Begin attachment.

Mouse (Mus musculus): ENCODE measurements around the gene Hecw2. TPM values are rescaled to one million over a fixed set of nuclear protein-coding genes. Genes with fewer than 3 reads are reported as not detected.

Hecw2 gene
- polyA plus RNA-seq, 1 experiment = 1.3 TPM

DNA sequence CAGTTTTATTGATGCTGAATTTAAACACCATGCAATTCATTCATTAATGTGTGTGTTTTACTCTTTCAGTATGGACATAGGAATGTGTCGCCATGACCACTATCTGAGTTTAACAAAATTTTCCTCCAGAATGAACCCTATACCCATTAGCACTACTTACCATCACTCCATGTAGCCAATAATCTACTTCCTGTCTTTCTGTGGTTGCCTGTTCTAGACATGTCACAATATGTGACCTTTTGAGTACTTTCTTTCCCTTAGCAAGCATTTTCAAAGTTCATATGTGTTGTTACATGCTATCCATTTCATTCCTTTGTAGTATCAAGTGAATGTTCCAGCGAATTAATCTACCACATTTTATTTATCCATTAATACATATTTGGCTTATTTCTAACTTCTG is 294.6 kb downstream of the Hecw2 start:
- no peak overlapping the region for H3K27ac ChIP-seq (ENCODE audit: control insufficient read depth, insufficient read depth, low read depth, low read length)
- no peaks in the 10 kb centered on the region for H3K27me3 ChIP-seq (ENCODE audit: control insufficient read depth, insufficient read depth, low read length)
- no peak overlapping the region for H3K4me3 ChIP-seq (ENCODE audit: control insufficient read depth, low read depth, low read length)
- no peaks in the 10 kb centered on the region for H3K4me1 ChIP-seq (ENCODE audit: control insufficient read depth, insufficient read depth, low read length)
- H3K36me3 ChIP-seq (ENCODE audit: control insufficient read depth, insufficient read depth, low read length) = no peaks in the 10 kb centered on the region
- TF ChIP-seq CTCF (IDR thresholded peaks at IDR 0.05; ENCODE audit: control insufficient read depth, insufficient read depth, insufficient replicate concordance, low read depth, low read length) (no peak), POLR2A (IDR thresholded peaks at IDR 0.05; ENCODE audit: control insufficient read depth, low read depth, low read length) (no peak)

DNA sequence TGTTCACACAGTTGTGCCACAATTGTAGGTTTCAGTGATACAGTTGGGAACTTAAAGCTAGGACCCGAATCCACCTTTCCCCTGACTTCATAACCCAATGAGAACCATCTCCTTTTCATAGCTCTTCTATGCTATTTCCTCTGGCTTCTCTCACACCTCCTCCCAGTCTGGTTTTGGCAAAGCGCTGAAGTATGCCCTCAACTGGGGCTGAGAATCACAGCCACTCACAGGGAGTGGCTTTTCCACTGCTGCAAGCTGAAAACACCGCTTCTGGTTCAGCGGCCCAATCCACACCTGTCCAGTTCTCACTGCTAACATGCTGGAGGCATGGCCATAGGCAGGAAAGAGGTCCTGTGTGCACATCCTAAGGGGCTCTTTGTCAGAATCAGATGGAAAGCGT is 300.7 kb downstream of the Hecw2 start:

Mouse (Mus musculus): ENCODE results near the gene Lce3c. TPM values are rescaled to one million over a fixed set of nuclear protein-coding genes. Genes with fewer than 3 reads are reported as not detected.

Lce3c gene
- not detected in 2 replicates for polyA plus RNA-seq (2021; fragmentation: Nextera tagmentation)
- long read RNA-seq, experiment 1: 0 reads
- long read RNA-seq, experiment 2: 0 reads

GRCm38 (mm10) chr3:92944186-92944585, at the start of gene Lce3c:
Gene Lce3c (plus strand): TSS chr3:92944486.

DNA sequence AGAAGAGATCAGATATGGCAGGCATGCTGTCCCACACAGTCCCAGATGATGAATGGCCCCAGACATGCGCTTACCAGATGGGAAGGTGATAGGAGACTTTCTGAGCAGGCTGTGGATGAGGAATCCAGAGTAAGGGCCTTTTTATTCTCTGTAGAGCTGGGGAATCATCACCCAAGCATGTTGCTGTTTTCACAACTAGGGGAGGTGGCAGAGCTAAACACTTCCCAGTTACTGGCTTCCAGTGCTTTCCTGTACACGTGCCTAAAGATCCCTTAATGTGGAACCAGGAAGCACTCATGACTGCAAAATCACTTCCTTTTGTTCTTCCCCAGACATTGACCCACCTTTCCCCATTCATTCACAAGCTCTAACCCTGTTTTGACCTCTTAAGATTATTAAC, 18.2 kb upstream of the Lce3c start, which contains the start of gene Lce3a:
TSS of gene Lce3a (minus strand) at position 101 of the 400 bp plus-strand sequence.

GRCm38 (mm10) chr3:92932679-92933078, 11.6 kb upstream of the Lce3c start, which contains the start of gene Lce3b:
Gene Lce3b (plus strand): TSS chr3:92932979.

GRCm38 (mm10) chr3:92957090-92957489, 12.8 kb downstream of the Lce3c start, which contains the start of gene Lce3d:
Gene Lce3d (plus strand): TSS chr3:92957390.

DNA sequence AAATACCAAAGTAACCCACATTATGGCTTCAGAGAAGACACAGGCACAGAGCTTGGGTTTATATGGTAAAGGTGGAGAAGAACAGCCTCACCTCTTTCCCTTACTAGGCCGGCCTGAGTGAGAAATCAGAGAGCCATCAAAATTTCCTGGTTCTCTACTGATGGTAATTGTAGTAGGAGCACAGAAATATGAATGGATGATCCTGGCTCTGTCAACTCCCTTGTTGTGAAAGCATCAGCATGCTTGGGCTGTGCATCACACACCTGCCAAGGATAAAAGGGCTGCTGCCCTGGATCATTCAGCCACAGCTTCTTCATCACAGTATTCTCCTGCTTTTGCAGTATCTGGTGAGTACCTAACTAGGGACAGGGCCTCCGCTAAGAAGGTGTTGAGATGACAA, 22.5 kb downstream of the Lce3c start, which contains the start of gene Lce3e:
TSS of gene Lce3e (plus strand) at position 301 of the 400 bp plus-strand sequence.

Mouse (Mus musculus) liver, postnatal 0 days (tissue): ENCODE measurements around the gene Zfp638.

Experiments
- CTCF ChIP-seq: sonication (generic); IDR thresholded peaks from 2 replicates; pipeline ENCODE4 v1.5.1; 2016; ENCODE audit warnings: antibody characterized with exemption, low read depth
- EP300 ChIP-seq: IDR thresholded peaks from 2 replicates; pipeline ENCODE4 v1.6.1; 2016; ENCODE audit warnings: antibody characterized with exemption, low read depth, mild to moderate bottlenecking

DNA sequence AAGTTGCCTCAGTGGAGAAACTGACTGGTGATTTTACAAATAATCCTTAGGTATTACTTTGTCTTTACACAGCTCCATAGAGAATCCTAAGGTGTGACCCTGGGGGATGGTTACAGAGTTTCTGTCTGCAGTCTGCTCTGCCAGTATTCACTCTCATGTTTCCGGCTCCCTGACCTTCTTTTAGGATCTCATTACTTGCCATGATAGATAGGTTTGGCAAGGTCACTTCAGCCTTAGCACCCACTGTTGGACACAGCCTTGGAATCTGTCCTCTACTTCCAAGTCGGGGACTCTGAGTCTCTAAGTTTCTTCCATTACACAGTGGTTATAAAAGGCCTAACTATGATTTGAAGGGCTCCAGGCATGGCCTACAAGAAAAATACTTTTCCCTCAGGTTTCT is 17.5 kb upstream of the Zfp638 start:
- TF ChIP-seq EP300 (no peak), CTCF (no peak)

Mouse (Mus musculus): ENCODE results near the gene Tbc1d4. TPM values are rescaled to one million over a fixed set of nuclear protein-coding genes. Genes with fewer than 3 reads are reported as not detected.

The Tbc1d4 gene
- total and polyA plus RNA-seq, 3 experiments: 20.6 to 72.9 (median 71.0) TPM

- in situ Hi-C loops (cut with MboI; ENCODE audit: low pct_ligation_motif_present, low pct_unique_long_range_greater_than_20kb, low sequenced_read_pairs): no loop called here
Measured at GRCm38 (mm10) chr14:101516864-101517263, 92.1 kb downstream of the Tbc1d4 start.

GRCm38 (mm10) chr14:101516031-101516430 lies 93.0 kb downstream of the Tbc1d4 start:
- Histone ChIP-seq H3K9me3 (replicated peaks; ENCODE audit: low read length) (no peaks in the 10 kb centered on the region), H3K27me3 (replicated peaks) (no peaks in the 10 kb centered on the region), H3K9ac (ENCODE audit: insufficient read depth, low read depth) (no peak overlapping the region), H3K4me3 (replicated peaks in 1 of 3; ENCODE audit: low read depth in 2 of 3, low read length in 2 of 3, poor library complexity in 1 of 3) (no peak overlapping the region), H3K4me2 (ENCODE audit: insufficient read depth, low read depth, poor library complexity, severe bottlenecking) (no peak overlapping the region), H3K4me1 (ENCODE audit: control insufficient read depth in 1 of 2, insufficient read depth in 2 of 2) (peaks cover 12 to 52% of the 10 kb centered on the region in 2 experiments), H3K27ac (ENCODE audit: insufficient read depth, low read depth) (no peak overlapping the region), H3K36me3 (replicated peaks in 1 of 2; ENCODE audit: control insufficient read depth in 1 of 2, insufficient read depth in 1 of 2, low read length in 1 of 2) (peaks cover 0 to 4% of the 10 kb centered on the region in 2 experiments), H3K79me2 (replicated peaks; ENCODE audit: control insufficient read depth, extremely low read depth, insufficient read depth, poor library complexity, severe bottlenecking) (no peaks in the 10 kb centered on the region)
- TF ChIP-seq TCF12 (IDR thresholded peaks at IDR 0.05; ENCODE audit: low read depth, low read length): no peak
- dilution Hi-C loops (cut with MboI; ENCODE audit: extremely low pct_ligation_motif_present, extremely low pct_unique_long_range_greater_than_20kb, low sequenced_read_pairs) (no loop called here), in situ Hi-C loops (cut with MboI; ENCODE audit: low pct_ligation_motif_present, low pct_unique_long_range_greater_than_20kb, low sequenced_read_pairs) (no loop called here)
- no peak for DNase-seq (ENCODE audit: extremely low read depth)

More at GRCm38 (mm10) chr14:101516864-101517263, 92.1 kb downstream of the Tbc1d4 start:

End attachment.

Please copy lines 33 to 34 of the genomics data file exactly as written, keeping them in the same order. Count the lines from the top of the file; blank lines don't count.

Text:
Mouse (Mus musculus): ENCODE results near the gene Tbc1d4. TPM values are rescaled to one million over a fixed set of nuclear protein-coding genes. Genes with fewer than 3 reads are reported as not detected.

The Tbc1d4 gene